8. Quite different lenses -- the 85/1.4 is significantly smaller and lighter and is two stops faster. The 105/2.8 has AF-S, VR and goes close with good quality. The question is, what matters to you?
     
  9. "105mm Micro or 85mm f/1.4 "

    I'll pick 85 f/1.4.
    It's two stops faster, as mentioned, and it will compensate for the lack of VR.

    You need more reach? Put a Tele converter on. Some may say you'll loose some quality... yeah but shooting NEF
    gives you someway to get that back.

    You need closer focus? Put on some extension tube.
     
  10. What camera(s) are you using? If you use one that will meter with manual focus Nikkor AI and AI-S lenses, you could get a Nikkor 105 f/2.8 Ai-S lens for about $200-$250, depending on condition. It's a lot cheaper than an autofocus version, so you might be able to get the 85 f/1.4 AF lens too.
     
  11. It's going on a D300, incidentally, but I don't think my eyesight is good enough for me to do a lot of manual focusing.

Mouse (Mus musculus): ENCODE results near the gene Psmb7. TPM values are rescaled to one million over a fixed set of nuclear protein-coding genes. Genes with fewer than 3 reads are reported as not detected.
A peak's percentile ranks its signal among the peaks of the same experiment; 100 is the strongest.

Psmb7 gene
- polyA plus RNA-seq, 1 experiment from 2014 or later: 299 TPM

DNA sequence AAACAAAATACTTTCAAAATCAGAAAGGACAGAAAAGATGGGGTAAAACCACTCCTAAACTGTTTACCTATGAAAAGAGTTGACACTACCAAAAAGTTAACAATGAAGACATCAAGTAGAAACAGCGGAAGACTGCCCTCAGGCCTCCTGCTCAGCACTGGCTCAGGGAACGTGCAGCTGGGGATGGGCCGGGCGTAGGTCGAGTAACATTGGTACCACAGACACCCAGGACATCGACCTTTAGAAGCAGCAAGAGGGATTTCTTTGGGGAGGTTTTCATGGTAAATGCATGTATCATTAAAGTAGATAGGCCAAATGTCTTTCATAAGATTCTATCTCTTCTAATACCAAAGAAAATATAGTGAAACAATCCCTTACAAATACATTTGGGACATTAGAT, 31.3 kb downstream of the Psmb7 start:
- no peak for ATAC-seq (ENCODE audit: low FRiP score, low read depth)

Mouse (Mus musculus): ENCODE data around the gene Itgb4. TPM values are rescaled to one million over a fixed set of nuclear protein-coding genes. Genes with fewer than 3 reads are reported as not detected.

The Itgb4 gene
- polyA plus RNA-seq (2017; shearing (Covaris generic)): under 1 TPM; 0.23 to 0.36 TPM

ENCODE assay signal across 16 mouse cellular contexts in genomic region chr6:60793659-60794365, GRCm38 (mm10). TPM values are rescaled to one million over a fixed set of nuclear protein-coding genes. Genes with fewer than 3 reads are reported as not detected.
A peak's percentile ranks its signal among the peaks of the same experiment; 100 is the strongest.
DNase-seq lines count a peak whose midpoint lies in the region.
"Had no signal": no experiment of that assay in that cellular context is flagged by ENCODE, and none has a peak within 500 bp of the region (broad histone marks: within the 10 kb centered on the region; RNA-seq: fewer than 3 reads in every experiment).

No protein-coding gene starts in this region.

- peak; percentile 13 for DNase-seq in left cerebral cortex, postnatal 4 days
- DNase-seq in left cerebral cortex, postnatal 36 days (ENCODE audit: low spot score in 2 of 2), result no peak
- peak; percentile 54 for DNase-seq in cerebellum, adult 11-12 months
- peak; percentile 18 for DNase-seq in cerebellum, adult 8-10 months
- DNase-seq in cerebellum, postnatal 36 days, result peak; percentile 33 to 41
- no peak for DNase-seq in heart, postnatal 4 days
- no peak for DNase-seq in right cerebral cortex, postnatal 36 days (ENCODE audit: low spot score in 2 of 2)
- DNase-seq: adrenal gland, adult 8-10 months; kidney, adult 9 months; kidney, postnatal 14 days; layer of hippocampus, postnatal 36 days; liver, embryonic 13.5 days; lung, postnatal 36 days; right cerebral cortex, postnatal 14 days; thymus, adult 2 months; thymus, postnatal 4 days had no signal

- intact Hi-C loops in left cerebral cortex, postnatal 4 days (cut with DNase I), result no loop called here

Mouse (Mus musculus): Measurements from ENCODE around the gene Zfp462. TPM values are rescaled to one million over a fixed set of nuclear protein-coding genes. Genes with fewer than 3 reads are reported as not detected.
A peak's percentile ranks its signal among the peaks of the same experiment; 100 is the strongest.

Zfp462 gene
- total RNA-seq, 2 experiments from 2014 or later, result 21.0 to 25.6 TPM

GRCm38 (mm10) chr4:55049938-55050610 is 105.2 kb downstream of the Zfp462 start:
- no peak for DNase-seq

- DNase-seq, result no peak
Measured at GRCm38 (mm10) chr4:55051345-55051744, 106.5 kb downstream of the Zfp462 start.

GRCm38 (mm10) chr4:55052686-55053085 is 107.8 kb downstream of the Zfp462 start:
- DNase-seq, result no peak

12. as I constantly find myself trying to get closer to little fiddly things as I walk around
    This is precisely what the 105 VR does better than any other lens.
    For me the 85/1.4 is more important, but that's because people photography is more important to me than anything else. Also the 105 VR is quite large. But excellent for what you described you want to do.
     
  13. I have the 105 VR Mirco and it is a fantastic lens for portraits, particularly for getting subtle shots of people. The
    lens is long enough that you are not in their face, and I have taken some charming shots when people are relaxed
    and unaware that they are being photographed.

    Having said this, I have found that it can be uncomfortably long sometimes (I also have a D300). You need to be a
    fair distance away from your subject to get a head and shoulders shot, never mind the distance you need to be to
    get 2 or 3 people into a shot.